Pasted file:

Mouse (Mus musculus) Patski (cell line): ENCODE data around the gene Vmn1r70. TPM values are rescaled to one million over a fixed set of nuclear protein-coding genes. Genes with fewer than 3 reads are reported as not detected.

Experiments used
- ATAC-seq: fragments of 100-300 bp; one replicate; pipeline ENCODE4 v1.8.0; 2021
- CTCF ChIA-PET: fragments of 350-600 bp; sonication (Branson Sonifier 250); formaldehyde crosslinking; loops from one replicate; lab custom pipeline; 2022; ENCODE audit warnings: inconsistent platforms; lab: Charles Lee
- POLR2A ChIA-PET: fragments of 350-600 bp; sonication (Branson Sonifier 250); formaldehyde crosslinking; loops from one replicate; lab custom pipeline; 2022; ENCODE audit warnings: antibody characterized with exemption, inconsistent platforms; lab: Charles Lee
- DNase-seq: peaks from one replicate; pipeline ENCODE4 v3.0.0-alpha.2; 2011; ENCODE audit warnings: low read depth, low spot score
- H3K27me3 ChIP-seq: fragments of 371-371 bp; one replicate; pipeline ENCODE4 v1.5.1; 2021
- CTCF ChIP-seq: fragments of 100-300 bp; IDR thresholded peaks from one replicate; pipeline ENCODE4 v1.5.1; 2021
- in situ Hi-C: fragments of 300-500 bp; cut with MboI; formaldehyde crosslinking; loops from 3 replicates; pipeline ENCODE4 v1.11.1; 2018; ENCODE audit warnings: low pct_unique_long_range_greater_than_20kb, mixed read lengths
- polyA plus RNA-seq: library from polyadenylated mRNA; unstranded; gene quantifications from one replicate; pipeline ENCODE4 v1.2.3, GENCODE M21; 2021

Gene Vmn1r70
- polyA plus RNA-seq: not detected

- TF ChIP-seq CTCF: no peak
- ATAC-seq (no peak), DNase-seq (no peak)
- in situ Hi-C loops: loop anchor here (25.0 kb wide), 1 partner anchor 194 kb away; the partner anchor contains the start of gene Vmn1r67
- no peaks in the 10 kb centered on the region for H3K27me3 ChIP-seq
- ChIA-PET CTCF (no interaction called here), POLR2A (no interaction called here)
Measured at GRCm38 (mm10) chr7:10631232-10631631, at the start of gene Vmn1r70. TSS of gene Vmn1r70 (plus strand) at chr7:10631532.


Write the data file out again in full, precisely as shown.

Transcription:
Mouse (Mus musculus) Patski (cell line): ENCODE data around the gene Vmn1r70. TPM values are rescaled to one million over a fixed set of nuclear protein-coding genes. Genes with fewer than 3 reads are reported as not detected.

Experiments used
- ATAC-seq: fragments of 100-300 bp; one replicate; pipeline ENCODE4 v1.8.0; 2021
- CTCF ChIA-PET: fragments of 350-600 bp; sonication (Branson Sonifier 250); formaldehyde crosslinking; loops from one replicate; lab custom pipeline; 2022; ENCODE audit warnings: inconsistent platforms; lab: Charles Lee
- POLR2A ChIA-PET: fragments of 350-600 bp; sonication (Branson Sonifier 250); formaldehyde crosslinking; loops from one replicate; lab custom pipeline; 2022; ENCODE audit warnings: antibody characterized with exemption, inconsistent platforms; lab: Charles Lee
- DNase-seq: peaks from one replicate; pipeline ENCODE4 v3.0.0-alpha.2; 2011; ENCODE audit warnings: low read depth, low spot score
- H3K27me3 ChIP-seq: fragments of 371-371 bp; one replicate; pipeline ENCODE4 v1.5.1; 2021
- CTCF ChIP-seq: fragments of 100-300 bp; IDR thresholded peaks from one replicate; pipeline ENCODE4 v1.5.1; 2021
- in situ Hi-C: fragments of 300-500 bp; cut with MboI; formaldehyde crosslinking; loops from 3 replicates; pipeline ENCODE4 v1.11.1; 2018; ENCODE audit warnings: low pct_unique_long_range_greater_than_20kb, mixed read lengths
- polyA plus RNA-seq: library from polyadenylated mRNA; unstranded; gene quantifications from one replicate; pipeline ENCODE4 v1.2.3, GENCODE M21; 2021

Gene Vmn1r70
- polyA plus RNA-seq: not detected

- TF ChIP-seq CTCF: no peak
- ATAC-seq (no peak), DNase-seq (no peak)
- in situ Hi-C loops: loop anchor here (25.0 kb wide), 1 partner anchor 194 kb away; the partner anchor contains the start of gene Vmn1r67
- no peaks in the 10 kb centered on the region for H3K27me3 ChIP-seq
- ChIA-PET CTCF (no interaction called here), POLR2A (no interaction called here)
Measured at GRCm38 (mm10) chr7:10631232-10631631, at the start of gene Vmn1r70. TSS of gene Vmn1r70 (plus strand) at chr7:10631532.